Statement in Neue Rheinische Zeitung, April 1849

From Marxists-en
Jump to navigation Jump to search

Cologne, April 14. Citizens K. Marx, K. Schapper, Fr. Anneke, H. Becker and W. Wolff (as deputy) met today as the District Committee of Rhenish Democratic Associations.

Citizens Marx, Schapper, Anneke and Wolff issued the following joint statement.

“We consider that the present organisation of the Democratic Associations includes too many heterogeneous elements for any possibility of successful activity in furtherance of the cause.

“We are of the opinion, on the other hand, that a closer union of the Workers’ Associations is to be preferred since they consist of homogeneous elements, and therefore we hereby from today withdraw from the Rhenish District Committee of Democratic Associations. [1]

“Fr. Anneke, K. Schapper, K. Marx, H. Becker, W. Wolff (deputy)”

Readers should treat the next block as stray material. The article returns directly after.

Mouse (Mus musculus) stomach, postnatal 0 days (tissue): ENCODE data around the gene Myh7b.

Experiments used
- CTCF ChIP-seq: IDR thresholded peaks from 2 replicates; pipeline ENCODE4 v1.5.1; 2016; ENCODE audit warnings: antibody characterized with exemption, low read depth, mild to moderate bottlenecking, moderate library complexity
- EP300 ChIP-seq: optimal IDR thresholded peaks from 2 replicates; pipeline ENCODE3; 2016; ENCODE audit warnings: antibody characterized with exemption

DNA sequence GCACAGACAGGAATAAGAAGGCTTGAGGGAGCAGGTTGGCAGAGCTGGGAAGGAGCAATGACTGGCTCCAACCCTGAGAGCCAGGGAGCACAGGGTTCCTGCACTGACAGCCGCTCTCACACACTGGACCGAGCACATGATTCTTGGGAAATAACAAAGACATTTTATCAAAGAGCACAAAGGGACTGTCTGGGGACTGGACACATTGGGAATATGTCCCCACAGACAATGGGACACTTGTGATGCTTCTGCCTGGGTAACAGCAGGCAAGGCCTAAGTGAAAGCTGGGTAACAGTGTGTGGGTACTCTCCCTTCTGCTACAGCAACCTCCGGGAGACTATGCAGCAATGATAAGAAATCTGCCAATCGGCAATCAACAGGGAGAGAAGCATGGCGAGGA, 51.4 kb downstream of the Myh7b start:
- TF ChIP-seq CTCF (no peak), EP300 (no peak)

1. The Rhenish District Committee of Democrats was set up at the First Rhenish Congress of Democrats held in Cologne on August 13 and 14, 1848, by a decision of the First All-German Democratic Congress in Frankfurt am Main, on the basis of the Central Commission of representatives from the three democratic organisations in Cologne — the Democratic Society, the Workers’ Association and the Association for Workers and Employers — formed late in June 1848. Marx, who was on the Central Commission, also became a member of the Rhenish District Committee, together with Schapper, Moll and other prominent figures of the Communist League. The President of the Committee was a German democrat, lawyer Schneider 11. When he was elected to the Second Chamber of the Prussian Provincial Diet early in 1848, Marx acted as President. Thanks to Marx and his associates, the Committee exerted a considerable influence on the popular movement in the Rhine Province. It successfully organised resistance to the growing counter-revolutionary forces and, in particular, initiated the tax-refusal campaign during the coup d'état in Prussia (November-December 1848). It did not confine its activities to the Rhine Province, but extended them to Westphalia as well. Marx and other members of the Communist League decided to withdraw from the Rhenish District Committee of Democrats because of the changes that had taken place in Germany and in the working-class movement there by the spring of 1849. The rising activity of workers’ associations and the markedly growing class consciousness of the German proletariat provided the opportunity to create a mass proletarian party. On the other hand, the wavering position of the petty-bourgeois democrats made necessary an ideological and organisational separation from them. Under these conditions, taking the first steps to found a proletarian party, Marx and Engels proposed the task of strengthening the independence of the workers’ associations, primarily the Cologne Workers’ Association, of freeing them from petty-bourgeois influence, of marshalling their activities in a single direction and achieving a unified revolutionary platform. Their withdrawal from the Committee in no way meant a break with the non-proletarian democratic trends. Marx and Engels continued to call for unity of action with democrats in the struggle against counter-revolution, believing, however, that at that stage it should not be carried out within a single organisation. At the same time, Marx established closer contacts with the representatives of the workers’ associations. These tasks and the financial problems of the Neue Rheinische Zeitung were the main purpose of Marx’s trip to North-West Germany and Westphalia in the second half of April 1849, during which he visited Bremen, Hamburg, Bielefeld, Hamm and other towns